Jodi Picoult and Samantha van Leer – ‘We argued at great length’

While I wait for Jodi and Sammy to finish signing, I decide to find out from Tim van Leer – husband and father – how well they really got on when writing together. According to the information in the book they both thoroughly enjoyed it, but you can’t help but feel suspicious. Tim admitted that they fought occasionally, but the most telling thing for him was Sammy’s reaction to what being an author is really like. ‘You mean you actually do this all the time, for a living??’

It must have been good for Jodi Picoult to finally be appreciated for what she does all day, away from the family, up in the office.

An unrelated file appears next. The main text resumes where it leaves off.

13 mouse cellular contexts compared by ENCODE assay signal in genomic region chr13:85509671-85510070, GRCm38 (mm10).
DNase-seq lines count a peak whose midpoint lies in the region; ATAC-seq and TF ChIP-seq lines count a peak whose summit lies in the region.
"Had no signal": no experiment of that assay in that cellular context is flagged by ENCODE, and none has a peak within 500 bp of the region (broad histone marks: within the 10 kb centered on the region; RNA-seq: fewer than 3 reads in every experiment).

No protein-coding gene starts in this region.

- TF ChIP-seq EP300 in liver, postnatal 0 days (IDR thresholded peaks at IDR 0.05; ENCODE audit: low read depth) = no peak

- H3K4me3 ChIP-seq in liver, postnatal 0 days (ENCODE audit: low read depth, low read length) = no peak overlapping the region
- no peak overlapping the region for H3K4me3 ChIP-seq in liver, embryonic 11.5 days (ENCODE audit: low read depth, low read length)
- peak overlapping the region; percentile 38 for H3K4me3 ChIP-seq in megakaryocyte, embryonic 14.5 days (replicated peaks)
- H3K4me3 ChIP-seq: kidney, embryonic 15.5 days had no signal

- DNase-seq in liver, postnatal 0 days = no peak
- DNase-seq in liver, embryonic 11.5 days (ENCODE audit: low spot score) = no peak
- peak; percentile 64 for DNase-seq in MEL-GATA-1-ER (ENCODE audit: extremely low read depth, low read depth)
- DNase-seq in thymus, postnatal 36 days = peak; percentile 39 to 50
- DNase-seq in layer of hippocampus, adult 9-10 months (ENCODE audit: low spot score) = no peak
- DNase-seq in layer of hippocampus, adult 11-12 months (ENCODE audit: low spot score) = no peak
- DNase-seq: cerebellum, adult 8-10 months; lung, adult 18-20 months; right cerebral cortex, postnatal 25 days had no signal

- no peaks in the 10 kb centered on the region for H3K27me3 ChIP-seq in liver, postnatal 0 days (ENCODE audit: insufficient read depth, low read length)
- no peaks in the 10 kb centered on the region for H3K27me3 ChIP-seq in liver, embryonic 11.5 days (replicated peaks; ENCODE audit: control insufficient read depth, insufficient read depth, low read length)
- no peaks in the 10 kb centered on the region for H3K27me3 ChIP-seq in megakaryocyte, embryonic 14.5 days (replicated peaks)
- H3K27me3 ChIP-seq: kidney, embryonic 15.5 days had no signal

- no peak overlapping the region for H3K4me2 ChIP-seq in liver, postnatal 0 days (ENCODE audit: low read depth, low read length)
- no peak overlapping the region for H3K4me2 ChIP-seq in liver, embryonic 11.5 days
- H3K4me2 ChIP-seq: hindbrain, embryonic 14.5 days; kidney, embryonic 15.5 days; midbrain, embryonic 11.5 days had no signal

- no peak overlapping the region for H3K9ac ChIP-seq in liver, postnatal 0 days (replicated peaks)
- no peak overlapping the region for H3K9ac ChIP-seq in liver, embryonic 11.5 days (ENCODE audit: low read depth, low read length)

As the last fan wanders out of WHS, Jodi stands up to air her behind. It’s sweaty sitting on plastic chairs, and she’s wearing a lovely, but short, white dress, so it’s easy to understand her urge to stand for a while. Jodi looks around and then asks publicity lady Kerry ‘what did you do with my husband?’

Kerry ‘I don’t know.’

I suggest he got bored by the signing, and Jodi says ‘I’m sure it was boring to him.’

Samantha van Leer

Sammy ‘The thing is he wanders off and then we never find him.’

Jodi ‘He also has a cell phone he never answers.’

BW ‘Sounds like a typical husband.’ We laugh, and I sit down next to the two ladies. ‘My legs are tired. You might be sticking to your chair, but I’ve been standing for an hour.’

Sammy ‘How many people came? It felt big. ‘

Jodi ‘I don’t know, I didn’t count.’

BW ‘Yes, it was hard to count with the queue winding all round the shop.’

Sammy ‘You can’t see what’s coming. Hey, look who’s come back!’ Tim van Leer has been found again.